hips. But that's a big no-go. We've had such a great intro to the hose
that I know it could quickly turn sour. I go back to what he likes,
sticking his face in the spray. I see that if I squat in front of him
and aim the water up I can rinse his hind legs.
So. Here I am squatting directly in front of him while he does a little
Elvis jig. Much to my delight, I see his hind legs return to their
natural white color. Mission accomplished.
Sort of. I'm relieved that his legs are partially cleaned, but very
discouraged that I had to restrain him to do it. I put him in a
situation that was not his choice to remain standing. I made him stand
and I did something to him. He doesn't appear to be any worse for wear,
but I feel like I violated my covenant with him that gives him the
freedom to choose to stay with me.
It's my deepest joy to be able to appeal to his mind and allow him to
make the decision to stand with me. I feel like I failed having to
resort to force. Ugg.
DaVinci and his Kindred Spirit
I hear the phone ring. It's my friend who's a positive reinforcement dog
trainer. I cry on her shoulder a bit and she suggests that if they can
train Killer Whales to present their tail flukes to have blood drawn,
there's got to be a way for DaVinci to present himself for a bath. It
just may take more time.
So I pour over the internet, desperately searching for "how to train a
Killer Whale," not a very common search term. Somehow I end up on Cathy
Toft's website that tells her story of her rescue Collie named Babe.
Here are the first two paragraphs I read:
"When my last rescue Collie died, I had to fill the void that Trouper
left. I got on the internet and emailed all of my friends in collie
rescue. I explained, send me the worst of your worst. I donít want a
dog, I want a project. Donít waste a normal dog on me, one that you can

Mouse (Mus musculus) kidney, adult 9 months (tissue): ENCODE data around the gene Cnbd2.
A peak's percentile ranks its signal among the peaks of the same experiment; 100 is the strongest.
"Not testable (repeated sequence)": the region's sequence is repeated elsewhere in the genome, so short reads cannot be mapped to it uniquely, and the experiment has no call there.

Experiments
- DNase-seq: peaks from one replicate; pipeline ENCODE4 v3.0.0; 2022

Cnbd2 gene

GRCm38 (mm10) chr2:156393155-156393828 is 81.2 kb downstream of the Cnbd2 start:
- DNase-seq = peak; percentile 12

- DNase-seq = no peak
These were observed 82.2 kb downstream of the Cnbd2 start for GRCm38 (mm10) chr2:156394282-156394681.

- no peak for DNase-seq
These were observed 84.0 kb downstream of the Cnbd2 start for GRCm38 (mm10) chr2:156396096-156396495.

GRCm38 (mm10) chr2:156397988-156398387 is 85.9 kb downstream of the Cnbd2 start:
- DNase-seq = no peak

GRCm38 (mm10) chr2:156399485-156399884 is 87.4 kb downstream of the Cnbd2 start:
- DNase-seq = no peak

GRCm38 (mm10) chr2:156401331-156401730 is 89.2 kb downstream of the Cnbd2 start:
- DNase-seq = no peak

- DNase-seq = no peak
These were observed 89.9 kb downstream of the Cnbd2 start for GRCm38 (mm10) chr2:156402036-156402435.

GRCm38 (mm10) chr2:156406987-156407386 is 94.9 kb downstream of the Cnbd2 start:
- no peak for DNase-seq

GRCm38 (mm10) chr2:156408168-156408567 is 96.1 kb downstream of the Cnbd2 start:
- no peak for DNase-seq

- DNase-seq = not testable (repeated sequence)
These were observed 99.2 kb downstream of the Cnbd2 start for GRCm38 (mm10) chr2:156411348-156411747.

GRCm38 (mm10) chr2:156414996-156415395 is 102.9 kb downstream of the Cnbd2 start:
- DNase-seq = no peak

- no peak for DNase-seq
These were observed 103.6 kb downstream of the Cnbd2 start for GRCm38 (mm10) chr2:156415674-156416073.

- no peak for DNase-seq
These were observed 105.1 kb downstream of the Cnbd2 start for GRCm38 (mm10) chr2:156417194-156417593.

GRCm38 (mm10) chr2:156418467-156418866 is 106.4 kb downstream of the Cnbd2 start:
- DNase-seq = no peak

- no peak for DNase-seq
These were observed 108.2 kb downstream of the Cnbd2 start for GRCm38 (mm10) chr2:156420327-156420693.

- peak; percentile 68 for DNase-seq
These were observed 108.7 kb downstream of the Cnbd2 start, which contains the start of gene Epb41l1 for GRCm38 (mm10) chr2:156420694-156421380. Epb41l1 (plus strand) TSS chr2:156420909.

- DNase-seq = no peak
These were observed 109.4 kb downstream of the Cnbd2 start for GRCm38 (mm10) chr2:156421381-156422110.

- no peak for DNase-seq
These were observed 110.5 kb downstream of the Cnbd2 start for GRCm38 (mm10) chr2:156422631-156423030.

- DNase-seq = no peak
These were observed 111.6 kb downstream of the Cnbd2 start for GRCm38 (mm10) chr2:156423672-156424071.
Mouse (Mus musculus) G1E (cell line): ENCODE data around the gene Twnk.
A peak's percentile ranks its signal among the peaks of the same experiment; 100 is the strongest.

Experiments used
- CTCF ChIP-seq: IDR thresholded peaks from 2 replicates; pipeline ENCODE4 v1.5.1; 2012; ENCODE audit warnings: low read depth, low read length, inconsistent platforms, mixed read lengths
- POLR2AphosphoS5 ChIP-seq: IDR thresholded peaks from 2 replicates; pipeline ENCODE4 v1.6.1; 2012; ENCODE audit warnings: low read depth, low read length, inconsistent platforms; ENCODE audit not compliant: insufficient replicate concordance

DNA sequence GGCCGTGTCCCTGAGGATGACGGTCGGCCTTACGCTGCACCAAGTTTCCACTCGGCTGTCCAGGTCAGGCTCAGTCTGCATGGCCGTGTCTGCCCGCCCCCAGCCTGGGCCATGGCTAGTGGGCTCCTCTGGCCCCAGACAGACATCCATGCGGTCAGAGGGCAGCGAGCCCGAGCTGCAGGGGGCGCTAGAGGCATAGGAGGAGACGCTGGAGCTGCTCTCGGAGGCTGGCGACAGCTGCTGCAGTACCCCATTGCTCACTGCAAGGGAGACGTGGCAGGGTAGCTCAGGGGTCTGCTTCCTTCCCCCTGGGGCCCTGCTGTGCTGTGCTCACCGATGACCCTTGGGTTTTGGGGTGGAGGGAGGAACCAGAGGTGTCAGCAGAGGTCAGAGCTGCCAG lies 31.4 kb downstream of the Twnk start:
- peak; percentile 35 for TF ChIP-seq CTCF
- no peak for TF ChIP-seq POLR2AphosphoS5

get someone else to foster and then adopt out to a normal home. I want a
dog so abused, no one can deal with him and everyone has given up on
him. I want a dog that would be euthanized if a person like me were not
available to adopt him. I added, donít hurry! Take your time. Wait for
just the right dog.
Immediately, my friend Lisa King who runs Colorado Collie Rescue emailed
me back. She said she had just such a dog in her kennel right now. The
dog had been with Lisa for 8 months and was one of the most abused
collies Lisa had ever encountered, and that was saying something because
a couple of years earlier, Lisa busted a big collie puppy mill. In these
months, this dog had recovered from her physical abuse, but her mental
condition was unreachable."
I am hooked. Her story sounds so similar to mine. A year ago when asked
Sam what would happen if we took a horse that was least likely to paint,
the least likely to do anything, we found DaVinci. In the same way that
Cathy Toft described Babe as a creature whose mental condition was
unreachable, I feel the same about DaVinci. I pour over
The Babe Chronicles with a box of tissue at my side. I cry both
tears of joy and of resonance feeling such a similarity between Babe and
The message of Cathy's website becomes a healing salve for my
discouraged heart. Her words are like reading a sacred text or prophecy,
holding my hand as to what I can do next with DaVinci. She writes with
life-saving clarity about all of the things I awkwardly try to put into
words and onto video.
I immediately email Cathy. She not only emails me back, but shares even
more amazing concepts and insights about her journey with Babe. She then
tells me that Babe just passed away a few months ago.
The thought enters my mind that perhaps somehow I was 'led' by unseen
forces to this information that is shaping my next step with DaVinci. I
almost feel like Babe could be reaching out to both DaVinci and I
saying, "Cathy never gave up on me and look what we did!" It's also
incredibly ironic that my first wonderful experience with dogs was with